Triathlete and Exercise Physiologist Teaches the Keys to Injury Recovery
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Elite athletes, whether Olympians or not, are known for their incredible talent and endurance. Many of these athletes would agree that recovery is just as important as practice to remain in the elite category.
Just like anyone else who follows a healthy routine, Olympians do the same. What’s the difference? They are very fine tuned when it comes to regimen and routine. They eat, exercise and recover with a purpose specific to their sport. The recovery is an important factor when it comes to managing their stress levels during competition.
Cooper Clinic Exercise Physiologist and triathlon participant Marius Maianu attributes his past and current competition success to correct recovery. Marius explains what many elite athletes go through after they compete.
Immediately after competing or intense practicing, it’s important to get nutrients back into the body to begin the recovery phase. There’s typically a half-hour window to consume the right foods. It’s common for athletes to choose bars or shakes shortly after their competition so they can fuel up on protein and carbohydrates to replenish energy. Read more about what elite athletes keep in their diet. Also, supplementation is often used after competition or training to help important nutrients get absorbed by the body for a quick recovery.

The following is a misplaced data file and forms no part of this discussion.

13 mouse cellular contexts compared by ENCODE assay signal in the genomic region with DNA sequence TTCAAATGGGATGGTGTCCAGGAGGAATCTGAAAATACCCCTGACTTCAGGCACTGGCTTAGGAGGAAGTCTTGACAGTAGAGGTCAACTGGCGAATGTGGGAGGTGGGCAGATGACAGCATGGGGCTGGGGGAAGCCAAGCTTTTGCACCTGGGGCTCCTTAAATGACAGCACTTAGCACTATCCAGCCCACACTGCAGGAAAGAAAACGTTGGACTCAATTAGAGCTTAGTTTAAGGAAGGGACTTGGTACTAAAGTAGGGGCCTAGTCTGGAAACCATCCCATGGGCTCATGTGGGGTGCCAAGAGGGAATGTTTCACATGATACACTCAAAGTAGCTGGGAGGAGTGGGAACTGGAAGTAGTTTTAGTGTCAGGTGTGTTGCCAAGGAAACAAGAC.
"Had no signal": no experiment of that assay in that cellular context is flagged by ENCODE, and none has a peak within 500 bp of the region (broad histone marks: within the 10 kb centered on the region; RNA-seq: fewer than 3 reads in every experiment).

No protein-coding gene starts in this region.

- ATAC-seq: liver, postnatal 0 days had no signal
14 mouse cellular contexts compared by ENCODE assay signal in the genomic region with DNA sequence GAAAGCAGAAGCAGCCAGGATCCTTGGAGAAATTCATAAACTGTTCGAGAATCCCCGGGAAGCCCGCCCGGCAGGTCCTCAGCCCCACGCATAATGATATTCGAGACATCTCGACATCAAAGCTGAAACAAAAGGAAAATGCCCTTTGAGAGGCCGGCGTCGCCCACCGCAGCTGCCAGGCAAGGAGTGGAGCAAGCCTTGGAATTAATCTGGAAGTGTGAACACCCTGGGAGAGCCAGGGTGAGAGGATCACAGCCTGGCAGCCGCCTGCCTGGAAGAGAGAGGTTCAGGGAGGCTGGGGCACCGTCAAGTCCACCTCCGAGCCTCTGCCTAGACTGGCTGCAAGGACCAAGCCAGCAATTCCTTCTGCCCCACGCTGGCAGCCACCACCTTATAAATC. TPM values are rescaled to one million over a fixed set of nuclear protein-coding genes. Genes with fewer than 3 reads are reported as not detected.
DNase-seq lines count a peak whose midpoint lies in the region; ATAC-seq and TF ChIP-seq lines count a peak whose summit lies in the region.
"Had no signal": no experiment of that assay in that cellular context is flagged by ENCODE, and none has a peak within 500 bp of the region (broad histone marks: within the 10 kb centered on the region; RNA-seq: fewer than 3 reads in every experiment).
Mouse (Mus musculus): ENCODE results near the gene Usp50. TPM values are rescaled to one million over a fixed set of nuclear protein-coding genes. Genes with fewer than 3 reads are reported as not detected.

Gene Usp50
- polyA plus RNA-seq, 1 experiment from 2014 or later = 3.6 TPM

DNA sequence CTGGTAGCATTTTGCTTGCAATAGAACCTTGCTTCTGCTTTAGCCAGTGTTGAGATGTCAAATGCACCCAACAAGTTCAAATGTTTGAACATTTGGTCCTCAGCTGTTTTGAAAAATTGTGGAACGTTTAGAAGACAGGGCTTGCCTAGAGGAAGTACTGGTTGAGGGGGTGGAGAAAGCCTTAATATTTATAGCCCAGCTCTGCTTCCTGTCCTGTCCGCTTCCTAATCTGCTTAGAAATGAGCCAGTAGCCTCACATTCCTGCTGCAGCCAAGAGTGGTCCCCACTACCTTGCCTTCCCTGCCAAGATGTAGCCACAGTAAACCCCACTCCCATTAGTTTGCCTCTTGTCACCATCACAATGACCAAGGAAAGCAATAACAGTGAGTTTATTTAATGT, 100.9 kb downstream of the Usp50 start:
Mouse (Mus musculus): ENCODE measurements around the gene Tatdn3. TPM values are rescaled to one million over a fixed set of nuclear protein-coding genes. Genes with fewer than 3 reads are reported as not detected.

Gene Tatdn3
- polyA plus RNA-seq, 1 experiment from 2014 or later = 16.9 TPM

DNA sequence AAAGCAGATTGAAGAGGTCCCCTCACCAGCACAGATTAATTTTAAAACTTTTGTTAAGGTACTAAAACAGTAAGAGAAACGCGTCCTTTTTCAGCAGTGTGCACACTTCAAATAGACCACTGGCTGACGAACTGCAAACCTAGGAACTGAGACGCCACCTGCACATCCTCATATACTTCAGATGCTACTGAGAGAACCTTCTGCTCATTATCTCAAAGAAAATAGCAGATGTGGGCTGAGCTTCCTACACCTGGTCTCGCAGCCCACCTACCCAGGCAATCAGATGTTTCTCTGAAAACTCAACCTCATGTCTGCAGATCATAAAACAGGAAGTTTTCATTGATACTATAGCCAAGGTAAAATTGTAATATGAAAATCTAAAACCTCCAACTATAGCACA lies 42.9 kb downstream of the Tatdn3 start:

Many elite athletes choose to get regular massages after their practices or competitions. The average person enjoys a relaxing, non-intense massage, whereas elite athletes may use at least two people to perform deep-tissue massages. Massages are great at helping fatigued and tight muscles get back to normal again by releasing tension in areas that would eventually lead to injury.
After proper nutrition and muscle massages, it’s imperative for elite athletes to receive appropriate rest in order to start their routine again and stay healthy. One study pointed out that if you’re an eight-hour sleeper and you get six hours of sleep, that two-hour difference can impact your performance so that it equates to how you would perform if you had a 0.05 blood-alcohol level. That’s how important rest is for the elite category of athletes.
Many athletes choose to take ice baths after practicing or competing. Doing this is almost the equivalent of taking an anti-inflammatory for the muscles and joints and reduces swelling.
Another form of recovery is compression. Athletes use compression sleeves on their arms or legs during workouts to help increase the venous return of blood back to the heart and ultimately improving the circulation of oxygenated blood throughout the body. Compression sleeves may also help reduce muscle damage by decreasing vibration of muscles when there is impact, especially from running. Ultimately, the sleeves lead to decreased recovery time allowing athletes to train harder and more efficiently.
All elite athletes follow a strict routine when it comes to nutrition and exercise. Their recovery schedule and routine is no different. These practices help them stay at the elite level category.
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Article provided by Cooper Aerobics, Marketing and Communications.